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Financial Statements: List of Types and How to Read Them

Introduction to Financial Statements

Financial accounts or statements refer to the written documents that describe the operations and financial success of any company. Governmental organizations, accounting companies, etc., frequently review these financial records to ensure the correctness of data and for tax, financing, or investing purposes. The balance sheet, revenue statement, statement of cash flow, and statement of changes in equity are the four main financial statements accounts used most by for-profit businesses. In contrast, a comparable but distinct collection of financial records is used by non-profit organizations.

Financial Statements: List of Types and How to Read Them

To assess a company's success and forecast future stock price movements, investors and financial experts often use financial statistics. The company's yearly report, which includes its financial records, is one of the most crucial sources of trustworthy and confirmed financial information. The financial records of a business are used to evaluate its financial situation and future chances for profit by creditors, market analysts, and investors. The three primary reports of a financial statement are the balance sheet, the income statement, and the cash-flow statements.

Balance Sheet

The balance statement is a snapshot of a company's assets, liabilities, and equity held by shareholders. The date, which is usually the end of the reporting period, can be found at the top of the balance sheet to determine when the report was documented. Below is a summary of the elements that make up a balance statement:


  • Cash and cash equivalents, such as Treasury notes and certificates of deposit, are considered liquid commodities.
  • The sum of money due to the business by its clients for the selling of its goods and services is known as accounts receivable.
  • Inventory is the stock of products that a business keeps on board and plans to sell regularly. Inventory can include completed products, unfinished work in progress, or raw materials that are on hand but have not yet been processed.
  • Prepaid expenditures are costs that have been paid in advance of the date they are due. These costs are documented as an asset because their worth has not yet been determined; should this not happen, the business would potentially be entitled to a refund.
  • A business owns property, machinery, and equipment as capital assets for long-term gain. This includes structures that are used for production and large equipment or types of machinery that are used to handle raw materials.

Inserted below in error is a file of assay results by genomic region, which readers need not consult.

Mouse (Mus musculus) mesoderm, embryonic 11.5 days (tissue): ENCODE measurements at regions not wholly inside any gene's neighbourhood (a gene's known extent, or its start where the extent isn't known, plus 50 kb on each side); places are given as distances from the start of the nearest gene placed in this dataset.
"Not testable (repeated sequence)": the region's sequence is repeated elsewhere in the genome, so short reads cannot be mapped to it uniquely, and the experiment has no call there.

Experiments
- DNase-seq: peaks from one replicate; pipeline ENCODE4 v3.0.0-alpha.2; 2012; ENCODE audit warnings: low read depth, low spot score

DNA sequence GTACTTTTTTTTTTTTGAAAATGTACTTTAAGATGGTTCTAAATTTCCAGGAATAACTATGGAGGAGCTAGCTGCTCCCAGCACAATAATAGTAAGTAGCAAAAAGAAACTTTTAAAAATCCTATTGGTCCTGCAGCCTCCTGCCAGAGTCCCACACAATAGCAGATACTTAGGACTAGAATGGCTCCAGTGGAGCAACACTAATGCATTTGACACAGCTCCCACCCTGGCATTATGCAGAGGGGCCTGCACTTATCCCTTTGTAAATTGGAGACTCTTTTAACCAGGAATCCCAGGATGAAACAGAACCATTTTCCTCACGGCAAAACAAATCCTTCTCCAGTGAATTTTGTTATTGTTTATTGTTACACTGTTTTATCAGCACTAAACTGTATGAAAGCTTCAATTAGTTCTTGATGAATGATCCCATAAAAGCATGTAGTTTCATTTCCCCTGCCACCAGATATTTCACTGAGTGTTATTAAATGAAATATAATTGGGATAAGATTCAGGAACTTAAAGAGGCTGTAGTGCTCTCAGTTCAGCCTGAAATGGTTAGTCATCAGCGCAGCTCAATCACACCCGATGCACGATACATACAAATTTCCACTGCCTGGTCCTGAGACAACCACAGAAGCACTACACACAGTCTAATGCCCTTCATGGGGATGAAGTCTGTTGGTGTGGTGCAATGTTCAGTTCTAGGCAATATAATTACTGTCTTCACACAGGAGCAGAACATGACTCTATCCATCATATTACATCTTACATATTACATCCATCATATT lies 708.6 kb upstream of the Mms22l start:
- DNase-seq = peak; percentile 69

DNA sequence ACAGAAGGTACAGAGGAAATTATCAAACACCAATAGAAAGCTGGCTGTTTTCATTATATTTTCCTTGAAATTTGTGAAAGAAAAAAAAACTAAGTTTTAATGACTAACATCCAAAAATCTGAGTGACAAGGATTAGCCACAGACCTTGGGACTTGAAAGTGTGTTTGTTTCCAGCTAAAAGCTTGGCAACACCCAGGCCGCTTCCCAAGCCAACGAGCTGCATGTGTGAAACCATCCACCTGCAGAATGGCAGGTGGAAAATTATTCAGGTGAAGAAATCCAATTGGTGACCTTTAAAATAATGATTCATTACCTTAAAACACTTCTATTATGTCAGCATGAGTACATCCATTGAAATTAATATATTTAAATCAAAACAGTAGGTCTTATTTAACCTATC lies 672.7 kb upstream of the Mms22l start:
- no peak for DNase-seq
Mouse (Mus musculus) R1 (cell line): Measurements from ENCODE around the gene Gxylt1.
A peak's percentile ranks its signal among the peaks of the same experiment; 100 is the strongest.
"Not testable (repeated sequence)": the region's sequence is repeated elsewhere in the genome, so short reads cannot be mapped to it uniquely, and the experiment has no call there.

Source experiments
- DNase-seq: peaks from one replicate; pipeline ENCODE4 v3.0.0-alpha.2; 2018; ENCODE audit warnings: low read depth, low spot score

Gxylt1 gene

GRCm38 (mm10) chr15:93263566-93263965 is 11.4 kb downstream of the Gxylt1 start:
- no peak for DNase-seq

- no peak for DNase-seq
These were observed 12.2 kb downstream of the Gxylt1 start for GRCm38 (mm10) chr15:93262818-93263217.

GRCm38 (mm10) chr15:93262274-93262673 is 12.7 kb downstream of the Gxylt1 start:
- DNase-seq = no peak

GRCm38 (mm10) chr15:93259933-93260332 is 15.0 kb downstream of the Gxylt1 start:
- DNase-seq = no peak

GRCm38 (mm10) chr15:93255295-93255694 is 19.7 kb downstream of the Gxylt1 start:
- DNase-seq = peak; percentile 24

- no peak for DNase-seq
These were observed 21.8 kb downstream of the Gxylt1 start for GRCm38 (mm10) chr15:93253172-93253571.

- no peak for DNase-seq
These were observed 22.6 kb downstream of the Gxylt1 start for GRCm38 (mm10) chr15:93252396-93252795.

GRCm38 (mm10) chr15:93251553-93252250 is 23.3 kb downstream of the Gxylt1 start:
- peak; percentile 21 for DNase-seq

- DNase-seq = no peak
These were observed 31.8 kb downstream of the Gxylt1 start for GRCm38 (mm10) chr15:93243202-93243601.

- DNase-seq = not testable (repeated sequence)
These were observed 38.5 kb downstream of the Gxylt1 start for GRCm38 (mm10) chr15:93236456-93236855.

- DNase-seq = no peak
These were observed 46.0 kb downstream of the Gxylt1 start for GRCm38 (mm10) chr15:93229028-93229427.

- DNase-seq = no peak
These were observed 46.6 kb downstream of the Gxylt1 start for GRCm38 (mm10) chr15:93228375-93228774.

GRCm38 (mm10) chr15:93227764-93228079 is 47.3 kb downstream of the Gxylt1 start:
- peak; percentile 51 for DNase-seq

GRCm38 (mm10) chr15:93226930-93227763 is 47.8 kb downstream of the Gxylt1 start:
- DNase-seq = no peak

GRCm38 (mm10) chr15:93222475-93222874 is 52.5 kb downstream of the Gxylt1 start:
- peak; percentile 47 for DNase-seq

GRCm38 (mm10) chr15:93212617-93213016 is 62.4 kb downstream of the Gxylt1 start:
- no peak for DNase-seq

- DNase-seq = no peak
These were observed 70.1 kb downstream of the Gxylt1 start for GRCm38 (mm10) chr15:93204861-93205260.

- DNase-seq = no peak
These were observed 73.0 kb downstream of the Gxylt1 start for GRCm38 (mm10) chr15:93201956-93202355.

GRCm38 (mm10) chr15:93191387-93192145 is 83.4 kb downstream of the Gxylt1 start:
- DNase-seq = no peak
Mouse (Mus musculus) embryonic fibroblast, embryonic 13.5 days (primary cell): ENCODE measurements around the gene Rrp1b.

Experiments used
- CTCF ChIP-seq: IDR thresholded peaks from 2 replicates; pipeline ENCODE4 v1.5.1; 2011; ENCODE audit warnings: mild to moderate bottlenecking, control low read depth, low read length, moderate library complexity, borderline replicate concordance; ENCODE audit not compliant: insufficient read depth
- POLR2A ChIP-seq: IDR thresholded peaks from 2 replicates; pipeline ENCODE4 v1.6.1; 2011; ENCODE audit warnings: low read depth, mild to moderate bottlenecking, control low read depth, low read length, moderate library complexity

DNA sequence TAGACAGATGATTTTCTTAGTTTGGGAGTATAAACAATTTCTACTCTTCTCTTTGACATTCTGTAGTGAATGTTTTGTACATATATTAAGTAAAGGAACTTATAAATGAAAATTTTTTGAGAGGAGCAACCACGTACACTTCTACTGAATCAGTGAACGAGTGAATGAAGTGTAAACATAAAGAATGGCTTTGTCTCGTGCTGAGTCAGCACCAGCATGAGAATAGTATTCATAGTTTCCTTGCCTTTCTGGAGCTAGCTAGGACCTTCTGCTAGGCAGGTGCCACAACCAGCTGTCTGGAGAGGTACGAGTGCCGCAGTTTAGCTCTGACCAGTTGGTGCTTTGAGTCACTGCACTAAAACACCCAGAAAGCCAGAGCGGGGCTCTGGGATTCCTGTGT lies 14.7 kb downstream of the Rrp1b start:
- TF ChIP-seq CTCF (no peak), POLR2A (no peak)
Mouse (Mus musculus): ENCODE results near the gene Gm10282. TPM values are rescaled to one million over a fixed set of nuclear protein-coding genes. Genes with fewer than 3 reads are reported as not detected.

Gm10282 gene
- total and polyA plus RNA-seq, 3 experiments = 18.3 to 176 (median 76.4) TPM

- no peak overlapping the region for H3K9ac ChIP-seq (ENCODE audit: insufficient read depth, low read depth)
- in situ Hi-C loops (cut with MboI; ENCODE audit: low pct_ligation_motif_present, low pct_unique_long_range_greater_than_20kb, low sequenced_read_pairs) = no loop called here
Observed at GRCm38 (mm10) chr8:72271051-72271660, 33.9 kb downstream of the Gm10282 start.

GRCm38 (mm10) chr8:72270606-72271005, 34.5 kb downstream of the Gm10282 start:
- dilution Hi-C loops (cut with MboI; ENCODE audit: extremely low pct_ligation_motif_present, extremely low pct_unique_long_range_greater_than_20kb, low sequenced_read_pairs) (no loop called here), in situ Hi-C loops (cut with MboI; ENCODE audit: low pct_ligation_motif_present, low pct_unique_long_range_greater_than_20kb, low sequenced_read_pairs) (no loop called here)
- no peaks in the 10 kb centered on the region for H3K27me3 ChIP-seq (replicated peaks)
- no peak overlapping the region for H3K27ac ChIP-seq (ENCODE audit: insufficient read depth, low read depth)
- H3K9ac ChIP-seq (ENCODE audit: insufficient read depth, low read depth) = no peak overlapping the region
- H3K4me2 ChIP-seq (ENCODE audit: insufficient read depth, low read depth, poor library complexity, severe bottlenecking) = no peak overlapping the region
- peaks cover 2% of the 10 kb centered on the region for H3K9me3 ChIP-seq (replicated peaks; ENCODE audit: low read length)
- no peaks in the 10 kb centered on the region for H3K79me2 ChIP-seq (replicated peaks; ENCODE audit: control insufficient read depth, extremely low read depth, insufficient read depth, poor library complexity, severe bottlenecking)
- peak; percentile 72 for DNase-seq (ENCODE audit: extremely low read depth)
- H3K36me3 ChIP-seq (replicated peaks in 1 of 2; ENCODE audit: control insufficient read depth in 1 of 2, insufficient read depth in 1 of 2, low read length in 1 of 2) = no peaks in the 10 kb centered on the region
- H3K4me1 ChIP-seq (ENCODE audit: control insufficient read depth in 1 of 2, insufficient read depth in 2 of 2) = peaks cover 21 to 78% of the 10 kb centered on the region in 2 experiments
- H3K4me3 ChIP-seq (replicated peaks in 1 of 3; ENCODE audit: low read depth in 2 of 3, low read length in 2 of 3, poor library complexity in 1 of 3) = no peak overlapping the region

• Assets kept for potential future development are called investments. These are merely kept for capital appreciation and are not used in activities.
  • Intangible assets, such as trademarks, patents, goodwill, and others, cannot be directly handled but have potential fiscal (and frequently long-term) advantages for the business.


  • Bills that must be paid as part of a business's regular activities are known as accounts payables. Utility expenses, leasing statements, and commitments to purchase raw materials all fall under this category.
  • Wages payable are sums owed to employees for hours worked.
  • Official debt arrangements, including the payment timetable and sum, are documented in notes payable, which are the recorded debt instruments.
  • Rewards payable refer to rewards that have been announced but haven't yet been paid to stockholders.
  • Long-term debt can refer to a range of commitments, such as mortgages, sinking bond funds, or other debts that are fully repaid over a period of more than a year. Keep in mind that this debt's short-term component is listed as a current/ ongoing liability.

Investors' Equity

  • The equity of shareholders is equivalent to the company's total assets minus its total liabilities. Shareholders' equity, also called owners' equity, is the sum of money that would be given back to shareholders if the company's assets were all sold and its debt was fully repaid. The amount of net profits that were not distributed to shareholders as dividends is known as retained earnings and are a component of shareholders' equity.

An Illustration of a Balance Sheet

An excerpt from the balance statement for ExxonMobil Corporation (XOM) as of December 31, 2021, is shown below.

  • There were $338.9 billion in total assets.
  • Liabilities as a whole were $163.2 billion.
  • Equity as a whole was $175.7 billion.
  • The total liabilities and equity for the time came to $338.9 billion, equalling the total assets for that period.
Financial Statements: List of Types and How to Read Them

Income Statement